In re Washington, No. 84-1549.

Docket NºNo. 84-1549.
Citation489 A.2d 452
Case DateFebruary 28, 1985
CourtCourt of Appeals of Columbia District

Page 452

489 A.2d 452
In re Melvin J.
WASHINGTON, Respondent.
A Member of the Bar of the District of Columbia Court of Appeals.
No. 84-1549.
District of Columbia Court of Appeals.
Submitted January 30, 1985.*
Decided February 28, 1985.

Before NEBEKER, FERREN and BELSON, Associate Judges.


ORDER

This matter is before the court on the Report and Recommendation of the Board on Professional Responsibility. The Board considered the report of a hearing committee on charges against respondent Melvin J. Washington arising from two matters: respondent's conduct of a landlord-tenant matter which he undertook for Debra Nesbitt, the mother of his secretary (Bar Docket No. 276-82); and his actions as conservator of the estate of Francis R. Jones (Bar Docket No. 57-83). The Board adopted the findings of the hearing committee that, in the Nesbitt matter, respondent had practiced law in a jurisdiction where he had no license, DR 3-101(B), and had neglected a legal matter entrusted to him, DR 6-101(A)(3); and that, in the Jones matter, he had neglected a legal matter entrusted to him, DR 6-101(A)(3), and had engaged in conduct prejudicial to the administration of justice, DR 1-102(A)(5). The Board agreed with the hearing committee that other charges against Washington should be dismissed. We accept the Board's findings of fact as supported by substantial evidence of record. D.C.App.R. XI § 7(3). We also agree with the Board's conclusions of law that respondent had violated the specified disciplinary rules.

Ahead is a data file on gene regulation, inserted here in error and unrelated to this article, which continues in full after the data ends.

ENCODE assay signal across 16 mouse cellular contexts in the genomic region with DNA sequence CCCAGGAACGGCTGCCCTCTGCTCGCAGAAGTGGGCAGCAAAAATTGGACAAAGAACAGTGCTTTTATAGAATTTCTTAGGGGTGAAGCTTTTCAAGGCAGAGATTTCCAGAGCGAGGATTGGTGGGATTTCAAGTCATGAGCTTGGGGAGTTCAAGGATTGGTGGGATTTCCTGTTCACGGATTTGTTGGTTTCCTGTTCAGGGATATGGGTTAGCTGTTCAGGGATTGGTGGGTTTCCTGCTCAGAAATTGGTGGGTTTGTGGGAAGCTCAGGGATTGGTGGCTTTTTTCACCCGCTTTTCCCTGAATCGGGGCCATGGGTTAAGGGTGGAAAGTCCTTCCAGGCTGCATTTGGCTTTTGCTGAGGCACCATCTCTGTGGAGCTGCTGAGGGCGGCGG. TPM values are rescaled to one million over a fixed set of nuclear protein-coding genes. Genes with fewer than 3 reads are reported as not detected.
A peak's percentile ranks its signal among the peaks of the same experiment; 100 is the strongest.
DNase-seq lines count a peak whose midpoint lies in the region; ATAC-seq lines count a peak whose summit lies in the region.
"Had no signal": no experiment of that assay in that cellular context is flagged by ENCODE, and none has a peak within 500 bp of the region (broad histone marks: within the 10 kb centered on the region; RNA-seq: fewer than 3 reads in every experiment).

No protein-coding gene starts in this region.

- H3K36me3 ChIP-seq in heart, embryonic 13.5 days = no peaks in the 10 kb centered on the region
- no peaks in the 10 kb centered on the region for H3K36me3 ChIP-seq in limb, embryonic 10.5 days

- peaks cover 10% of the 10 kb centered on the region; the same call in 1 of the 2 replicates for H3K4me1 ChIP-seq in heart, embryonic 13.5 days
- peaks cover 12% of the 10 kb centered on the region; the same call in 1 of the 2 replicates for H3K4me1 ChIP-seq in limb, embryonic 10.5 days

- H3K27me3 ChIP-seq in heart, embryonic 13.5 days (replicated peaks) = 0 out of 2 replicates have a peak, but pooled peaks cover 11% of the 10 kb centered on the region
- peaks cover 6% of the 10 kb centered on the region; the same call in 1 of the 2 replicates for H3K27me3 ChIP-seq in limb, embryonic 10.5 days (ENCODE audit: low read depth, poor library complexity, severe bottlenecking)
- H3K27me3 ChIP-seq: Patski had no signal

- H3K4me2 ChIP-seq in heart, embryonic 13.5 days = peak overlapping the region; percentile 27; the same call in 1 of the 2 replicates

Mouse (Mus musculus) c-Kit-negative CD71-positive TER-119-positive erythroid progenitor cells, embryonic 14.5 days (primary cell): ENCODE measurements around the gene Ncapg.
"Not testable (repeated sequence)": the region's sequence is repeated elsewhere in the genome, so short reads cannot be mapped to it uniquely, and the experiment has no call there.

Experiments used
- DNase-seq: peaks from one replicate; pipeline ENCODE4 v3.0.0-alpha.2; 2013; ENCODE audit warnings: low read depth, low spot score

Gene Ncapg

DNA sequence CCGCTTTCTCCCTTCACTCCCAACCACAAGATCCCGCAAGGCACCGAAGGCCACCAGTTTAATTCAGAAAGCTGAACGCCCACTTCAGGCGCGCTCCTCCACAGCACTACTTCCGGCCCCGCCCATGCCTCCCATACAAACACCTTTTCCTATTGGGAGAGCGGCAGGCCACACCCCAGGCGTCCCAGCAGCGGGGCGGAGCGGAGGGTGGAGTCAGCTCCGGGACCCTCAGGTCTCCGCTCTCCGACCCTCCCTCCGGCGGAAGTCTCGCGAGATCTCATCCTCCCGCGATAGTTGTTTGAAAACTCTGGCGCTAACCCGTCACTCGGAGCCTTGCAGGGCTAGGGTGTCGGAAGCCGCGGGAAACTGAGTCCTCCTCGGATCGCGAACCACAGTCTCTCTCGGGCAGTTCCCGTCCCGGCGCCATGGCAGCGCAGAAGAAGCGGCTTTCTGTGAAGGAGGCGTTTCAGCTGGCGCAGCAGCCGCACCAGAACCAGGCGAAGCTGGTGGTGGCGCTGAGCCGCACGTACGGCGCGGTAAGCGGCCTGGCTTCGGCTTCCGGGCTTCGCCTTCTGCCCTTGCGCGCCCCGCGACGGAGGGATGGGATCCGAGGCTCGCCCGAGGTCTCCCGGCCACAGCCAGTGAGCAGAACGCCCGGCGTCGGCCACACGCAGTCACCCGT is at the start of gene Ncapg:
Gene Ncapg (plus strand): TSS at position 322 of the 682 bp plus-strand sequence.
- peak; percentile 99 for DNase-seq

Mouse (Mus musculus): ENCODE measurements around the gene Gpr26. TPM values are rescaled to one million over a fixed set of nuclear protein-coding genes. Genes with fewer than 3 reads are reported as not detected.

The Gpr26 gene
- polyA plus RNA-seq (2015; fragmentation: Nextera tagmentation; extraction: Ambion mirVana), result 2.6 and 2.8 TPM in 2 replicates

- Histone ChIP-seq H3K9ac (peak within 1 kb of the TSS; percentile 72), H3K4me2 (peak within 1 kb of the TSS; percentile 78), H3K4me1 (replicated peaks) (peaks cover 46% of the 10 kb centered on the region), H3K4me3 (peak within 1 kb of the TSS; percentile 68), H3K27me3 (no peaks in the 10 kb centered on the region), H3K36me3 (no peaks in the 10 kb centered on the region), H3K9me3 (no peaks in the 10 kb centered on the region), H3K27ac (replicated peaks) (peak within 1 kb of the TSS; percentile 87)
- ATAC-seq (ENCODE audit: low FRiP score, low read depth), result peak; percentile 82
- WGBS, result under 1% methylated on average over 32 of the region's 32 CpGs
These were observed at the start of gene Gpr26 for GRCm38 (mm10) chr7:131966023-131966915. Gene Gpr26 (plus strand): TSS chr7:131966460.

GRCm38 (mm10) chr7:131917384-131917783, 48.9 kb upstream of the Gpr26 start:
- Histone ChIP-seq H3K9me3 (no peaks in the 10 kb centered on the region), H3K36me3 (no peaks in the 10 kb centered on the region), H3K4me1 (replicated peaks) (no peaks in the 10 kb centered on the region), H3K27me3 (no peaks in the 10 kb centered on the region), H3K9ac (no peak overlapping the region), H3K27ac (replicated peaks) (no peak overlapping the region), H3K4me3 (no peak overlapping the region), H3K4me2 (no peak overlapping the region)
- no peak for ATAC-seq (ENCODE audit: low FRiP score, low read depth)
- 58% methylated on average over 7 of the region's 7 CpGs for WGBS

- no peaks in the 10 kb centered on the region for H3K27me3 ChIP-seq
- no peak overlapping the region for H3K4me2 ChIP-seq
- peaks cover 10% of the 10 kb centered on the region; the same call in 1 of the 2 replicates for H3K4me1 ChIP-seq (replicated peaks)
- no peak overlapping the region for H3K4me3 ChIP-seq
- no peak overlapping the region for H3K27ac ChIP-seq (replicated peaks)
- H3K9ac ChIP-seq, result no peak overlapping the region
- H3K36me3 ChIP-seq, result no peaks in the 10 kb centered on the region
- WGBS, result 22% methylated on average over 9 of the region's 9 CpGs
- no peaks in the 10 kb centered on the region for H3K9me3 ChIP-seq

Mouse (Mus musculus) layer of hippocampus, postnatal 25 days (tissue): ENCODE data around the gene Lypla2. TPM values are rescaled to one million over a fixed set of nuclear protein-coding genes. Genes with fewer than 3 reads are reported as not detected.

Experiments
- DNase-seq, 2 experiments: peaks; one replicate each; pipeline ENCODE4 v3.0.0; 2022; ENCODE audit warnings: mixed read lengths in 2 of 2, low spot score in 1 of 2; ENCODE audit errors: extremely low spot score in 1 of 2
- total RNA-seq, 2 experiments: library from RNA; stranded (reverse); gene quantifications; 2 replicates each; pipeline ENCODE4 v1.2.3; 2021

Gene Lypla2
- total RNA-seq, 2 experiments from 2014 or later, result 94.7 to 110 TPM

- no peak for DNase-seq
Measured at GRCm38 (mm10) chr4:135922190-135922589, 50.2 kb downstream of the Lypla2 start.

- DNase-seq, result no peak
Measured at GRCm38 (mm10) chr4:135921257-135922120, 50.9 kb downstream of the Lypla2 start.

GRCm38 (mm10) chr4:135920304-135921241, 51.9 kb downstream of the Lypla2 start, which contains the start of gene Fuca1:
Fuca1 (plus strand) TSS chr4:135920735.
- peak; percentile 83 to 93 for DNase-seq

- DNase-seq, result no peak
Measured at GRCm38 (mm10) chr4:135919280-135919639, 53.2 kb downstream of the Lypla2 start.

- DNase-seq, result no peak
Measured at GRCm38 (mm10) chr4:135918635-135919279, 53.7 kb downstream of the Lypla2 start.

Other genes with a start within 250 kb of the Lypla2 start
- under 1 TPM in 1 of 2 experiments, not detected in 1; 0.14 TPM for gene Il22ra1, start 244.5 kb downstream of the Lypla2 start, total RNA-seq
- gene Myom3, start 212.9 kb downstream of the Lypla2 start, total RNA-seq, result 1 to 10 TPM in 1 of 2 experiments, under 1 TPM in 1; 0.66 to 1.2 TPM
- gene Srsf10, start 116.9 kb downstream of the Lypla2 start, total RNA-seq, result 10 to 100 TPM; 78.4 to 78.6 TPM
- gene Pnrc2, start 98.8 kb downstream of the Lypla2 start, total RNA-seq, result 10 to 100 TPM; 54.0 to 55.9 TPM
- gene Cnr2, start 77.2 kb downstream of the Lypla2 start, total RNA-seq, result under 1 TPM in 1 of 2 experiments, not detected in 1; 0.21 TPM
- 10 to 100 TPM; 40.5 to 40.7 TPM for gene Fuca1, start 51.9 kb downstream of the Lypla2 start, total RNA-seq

The Board, with one member dissenting and another not participating, recommended a three-month suspension from the practice of law as the appropriate sanction for respondent's violations.1 We will adopt the Board's recommended disposition "unless to do so would foster a tendency toward inconsistent dispositions for comparable conduct or otherwise would be unwarranted." D.C.App.R. XI § 7(3). There are mitigating factors in respondent's case, notably his record of pro bono service and the absence of any prior ethics violation. Nevertheless, respondent's two cases of neglect, his practicing law without a license in the Nesbitt matter, and his conduct prejudicial to the administration of justice in the Jones matter — both in his failure to provide information to the court's designee (the